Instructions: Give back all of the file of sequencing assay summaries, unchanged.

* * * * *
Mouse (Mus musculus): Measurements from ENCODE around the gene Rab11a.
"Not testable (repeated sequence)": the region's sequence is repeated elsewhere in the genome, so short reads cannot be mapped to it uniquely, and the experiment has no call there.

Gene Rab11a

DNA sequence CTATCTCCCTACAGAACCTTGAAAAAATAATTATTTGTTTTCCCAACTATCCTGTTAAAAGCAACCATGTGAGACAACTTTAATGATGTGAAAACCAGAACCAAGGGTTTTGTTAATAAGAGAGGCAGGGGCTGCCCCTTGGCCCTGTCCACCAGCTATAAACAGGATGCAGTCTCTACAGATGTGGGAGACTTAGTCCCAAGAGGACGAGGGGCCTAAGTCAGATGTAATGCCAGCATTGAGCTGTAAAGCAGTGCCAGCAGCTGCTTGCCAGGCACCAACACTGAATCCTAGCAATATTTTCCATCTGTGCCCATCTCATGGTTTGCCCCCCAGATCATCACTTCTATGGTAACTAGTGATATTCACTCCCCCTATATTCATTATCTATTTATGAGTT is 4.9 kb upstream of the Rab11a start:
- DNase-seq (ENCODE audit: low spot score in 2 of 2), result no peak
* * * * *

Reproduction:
Mouse (Mus musculus): Measurements from ENCODE around the gene Rab11a.
"Not testable (repeated sequence)": the region's sequence is repeated elsewhere in the genome, so short reads cannot be mapped to it uniquely, and the experiment has no call there.

Gene Rab11a

DNA sequence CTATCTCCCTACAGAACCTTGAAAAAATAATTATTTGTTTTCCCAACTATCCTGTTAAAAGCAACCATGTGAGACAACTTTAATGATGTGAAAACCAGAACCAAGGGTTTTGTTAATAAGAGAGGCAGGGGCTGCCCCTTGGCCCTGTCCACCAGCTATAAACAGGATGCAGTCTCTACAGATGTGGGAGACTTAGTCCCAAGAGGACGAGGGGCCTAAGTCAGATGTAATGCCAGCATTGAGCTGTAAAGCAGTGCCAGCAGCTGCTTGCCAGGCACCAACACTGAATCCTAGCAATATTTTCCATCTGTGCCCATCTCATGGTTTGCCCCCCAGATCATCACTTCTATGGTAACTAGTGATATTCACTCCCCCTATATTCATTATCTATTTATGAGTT is 4.9 kb upstream of the Rab11a start:
- DNase-seq (ENCODE audit: low spot score in 2 of 2), result no peak